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View Full Version : Pennant races and post-season success


Johnny Mostil
09-29-2005, 09:52 AM
The tight races in the AL--five teams within four games of each other as I write this--and the blowouts in the NL--the best team currently 18 games better than the worst team making the post-season--got me to wondering what effect, if any, do such tight or wide-open races have on post-season success.

The evidence is scanty. The current AL race appears to be one of the tightest in history. In fact, I found only one race that ended as tightly as the AL currently is. In the NL in 1980, five teams finished within four games of each other--the Phillies won 93 games, the East (1 game ahead of the Expos), and ultimately the World Series, while the Reds won 89 games and finished third in the West. Even the '67 AL race ended more wide open than the current AL race; the Red Sox finished 8 games up on the Angels, the 5th place team that year. The tightest race in the past ten years (i.e., since the introduction of the "wild card") was in the NL in '01, when five teams finished within five games of each other, the Astros and Cardinals with 93 wins, the Diamondbacks with 92, the Giants with 90, and the Braves with 88.

There are a few more cases where teams have been at least 18 games better than the worst post-season team, though none in the NL. The biggest differences in the NL (since divisional play) appear to be:
--'98, when the Braves won 16 games more than the Cubs, whom they swept in the LDS before losing to the Padres in the LCS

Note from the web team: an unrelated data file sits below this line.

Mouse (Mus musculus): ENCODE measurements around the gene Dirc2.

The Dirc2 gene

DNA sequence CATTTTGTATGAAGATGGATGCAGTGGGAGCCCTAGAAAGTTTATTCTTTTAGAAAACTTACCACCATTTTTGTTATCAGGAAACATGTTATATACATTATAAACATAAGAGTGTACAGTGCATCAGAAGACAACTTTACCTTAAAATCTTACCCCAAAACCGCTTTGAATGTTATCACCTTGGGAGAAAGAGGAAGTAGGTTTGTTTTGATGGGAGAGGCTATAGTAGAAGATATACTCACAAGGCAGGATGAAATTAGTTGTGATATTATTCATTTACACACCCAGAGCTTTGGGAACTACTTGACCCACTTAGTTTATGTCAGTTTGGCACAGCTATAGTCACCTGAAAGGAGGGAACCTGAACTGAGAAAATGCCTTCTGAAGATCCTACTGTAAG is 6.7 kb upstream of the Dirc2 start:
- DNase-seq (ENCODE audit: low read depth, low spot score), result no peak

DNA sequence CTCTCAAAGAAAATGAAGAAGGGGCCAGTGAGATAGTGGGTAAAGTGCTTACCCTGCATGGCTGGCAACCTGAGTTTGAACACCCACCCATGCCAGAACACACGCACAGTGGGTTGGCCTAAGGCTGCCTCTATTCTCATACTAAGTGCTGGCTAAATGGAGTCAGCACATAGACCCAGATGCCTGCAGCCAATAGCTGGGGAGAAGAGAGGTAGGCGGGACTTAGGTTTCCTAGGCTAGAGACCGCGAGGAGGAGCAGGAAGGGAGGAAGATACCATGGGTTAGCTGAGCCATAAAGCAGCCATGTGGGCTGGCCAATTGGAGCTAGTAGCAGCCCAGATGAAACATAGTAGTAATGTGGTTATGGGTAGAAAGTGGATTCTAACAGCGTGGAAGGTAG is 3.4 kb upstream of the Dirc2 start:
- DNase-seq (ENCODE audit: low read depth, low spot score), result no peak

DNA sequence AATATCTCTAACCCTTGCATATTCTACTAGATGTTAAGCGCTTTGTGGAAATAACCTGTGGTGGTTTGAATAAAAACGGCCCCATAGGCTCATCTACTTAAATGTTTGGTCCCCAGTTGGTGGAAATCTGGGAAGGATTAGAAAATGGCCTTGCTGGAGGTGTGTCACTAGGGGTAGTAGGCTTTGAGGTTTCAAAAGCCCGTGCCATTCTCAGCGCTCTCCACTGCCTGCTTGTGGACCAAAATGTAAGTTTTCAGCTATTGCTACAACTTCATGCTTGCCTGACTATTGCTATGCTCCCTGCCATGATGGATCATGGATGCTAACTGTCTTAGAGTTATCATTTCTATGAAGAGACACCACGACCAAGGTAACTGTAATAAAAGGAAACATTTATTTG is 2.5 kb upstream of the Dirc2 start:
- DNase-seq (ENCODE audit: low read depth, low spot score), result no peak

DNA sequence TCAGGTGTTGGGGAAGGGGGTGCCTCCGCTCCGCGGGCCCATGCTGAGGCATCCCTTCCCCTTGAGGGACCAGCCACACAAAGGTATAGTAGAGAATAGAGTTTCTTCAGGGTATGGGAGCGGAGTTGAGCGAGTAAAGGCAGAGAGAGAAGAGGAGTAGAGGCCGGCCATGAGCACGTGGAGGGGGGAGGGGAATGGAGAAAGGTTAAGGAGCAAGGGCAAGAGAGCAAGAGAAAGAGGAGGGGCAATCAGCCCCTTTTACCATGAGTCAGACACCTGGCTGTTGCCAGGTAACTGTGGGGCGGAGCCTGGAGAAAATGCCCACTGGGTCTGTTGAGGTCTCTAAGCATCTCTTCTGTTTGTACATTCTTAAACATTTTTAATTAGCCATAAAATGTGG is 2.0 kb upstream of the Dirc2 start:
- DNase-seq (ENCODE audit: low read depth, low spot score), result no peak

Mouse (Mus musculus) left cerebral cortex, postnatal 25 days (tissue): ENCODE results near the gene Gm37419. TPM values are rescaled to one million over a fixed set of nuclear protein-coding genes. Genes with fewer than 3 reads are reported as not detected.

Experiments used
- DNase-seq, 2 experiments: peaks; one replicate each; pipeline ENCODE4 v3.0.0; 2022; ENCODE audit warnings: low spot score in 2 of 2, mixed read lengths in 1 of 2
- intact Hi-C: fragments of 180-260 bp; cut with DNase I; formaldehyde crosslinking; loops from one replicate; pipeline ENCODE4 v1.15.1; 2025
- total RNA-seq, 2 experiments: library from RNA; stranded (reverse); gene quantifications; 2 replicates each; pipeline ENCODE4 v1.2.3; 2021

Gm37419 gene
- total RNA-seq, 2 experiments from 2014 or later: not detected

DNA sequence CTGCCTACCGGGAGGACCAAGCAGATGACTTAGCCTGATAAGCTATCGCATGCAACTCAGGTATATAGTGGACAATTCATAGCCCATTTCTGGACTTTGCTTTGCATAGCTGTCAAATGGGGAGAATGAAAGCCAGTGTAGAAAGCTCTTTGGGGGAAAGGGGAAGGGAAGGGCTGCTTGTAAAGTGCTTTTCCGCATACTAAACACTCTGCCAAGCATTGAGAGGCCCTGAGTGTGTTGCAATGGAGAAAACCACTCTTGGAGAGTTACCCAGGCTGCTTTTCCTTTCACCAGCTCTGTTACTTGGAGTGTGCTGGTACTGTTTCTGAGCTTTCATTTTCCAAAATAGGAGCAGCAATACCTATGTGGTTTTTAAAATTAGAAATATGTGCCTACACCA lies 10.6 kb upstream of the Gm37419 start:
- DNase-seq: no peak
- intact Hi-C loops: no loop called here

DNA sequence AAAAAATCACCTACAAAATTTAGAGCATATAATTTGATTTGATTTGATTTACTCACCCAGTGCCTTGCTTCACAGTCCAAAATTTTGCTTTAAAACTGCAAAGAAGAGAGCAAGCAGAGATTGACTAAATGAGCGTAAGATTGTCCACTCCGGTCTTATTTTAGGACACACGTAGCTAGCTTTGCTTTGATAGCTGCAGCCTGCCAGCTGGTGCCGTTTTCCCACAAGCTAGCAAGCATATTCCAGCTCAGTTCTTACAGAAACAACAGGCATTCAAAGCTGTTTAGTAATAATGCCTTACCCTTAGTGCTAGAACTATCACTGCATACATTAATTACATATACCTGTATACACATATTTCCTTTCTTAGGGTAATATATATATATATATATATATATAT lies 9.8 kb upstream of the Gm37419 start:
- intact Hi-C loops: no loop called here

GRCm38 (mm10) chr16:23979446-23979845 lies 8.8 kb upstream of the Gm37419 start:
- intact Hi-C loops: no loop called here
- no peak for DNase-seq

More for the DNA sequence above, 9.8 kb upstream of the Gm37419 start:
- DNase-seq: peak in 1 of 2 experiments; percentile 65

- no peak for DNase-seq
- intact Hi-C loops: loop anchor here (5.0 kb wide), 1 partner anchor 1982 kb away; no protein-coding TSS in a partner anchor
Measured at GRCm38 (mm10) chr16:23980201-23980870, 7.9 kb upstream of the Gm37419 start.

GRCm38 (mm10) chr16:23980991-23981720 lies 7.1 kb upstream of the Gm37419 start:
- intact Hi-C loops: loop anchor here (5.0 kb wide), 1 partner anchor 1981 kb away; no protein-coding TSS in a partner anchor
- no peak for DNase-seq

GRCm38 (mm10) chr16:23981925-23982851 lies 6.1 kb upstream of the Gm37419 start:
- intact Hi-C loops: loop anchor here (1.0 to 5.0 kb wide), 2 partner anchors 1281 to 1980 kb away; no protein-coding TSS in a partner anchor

--'97, when the Braves won 17 more than the Astros, whom they swept in the LDS before losing to the Marlins in the LCS
--'75, when the Reds won 16 more than the Pirates, whom they swept in the LCS, before being taken to 7 by the Red Sox
--'73, when the Reds won 17 more than the Mets, who beat the Reds in the LCS.

There have been a few more blowouts in the AL, with some more (but not always) predictable results. These include:
--'01, when the Mariners won 25 games more than the Indians (and were 14 games better than the Athletics in the West), whom they beat in the LDS, before losing to the Yankees in the LCS
--'98, when the Yankees won 26 more than the Rangers (and were 22 games better than the Red Sox in the East), whom they beat in the LDS before going to win the World Series
--'95, when the Indians won 16 more than the Yankees, whom they did not play in the postseason because of different pairing results (and were 30 games better than the Royals in the Central), before losing to the Braves in the World Series
--'90, when the Athletics won 15 more than the Red Sox, whom they swept in the LCS, before being swept by the Reds in the World Series
--'88, when the Athletics also won 15 more than the Red Sox, whom they swept in the LCS, before losing to the Dodgers in five in the World Series
--'84, when the Tigers won 20 more than the Royals, whom they swept in the LCS before winning the World Series in five against the Padres.

What does it all mean? Probably not much, if anything. The "evidence" is little more than anecdotal, and it's difficult to generalize from anecdotes. But if one wants to be an optimistic '05 White Sox fan, then I suppose one could say tight pennant races sometimes toughen teams (cf. '01 Diamondbacks, '80 Phillies), while blowouts sometimes soften teams to the point that they ultimately fail in the postseason (cf. '01 Mariners, '98 Braves, '97 Braves, '95 Indians, '90 Athletics, '88 Athletics, '73 Reds).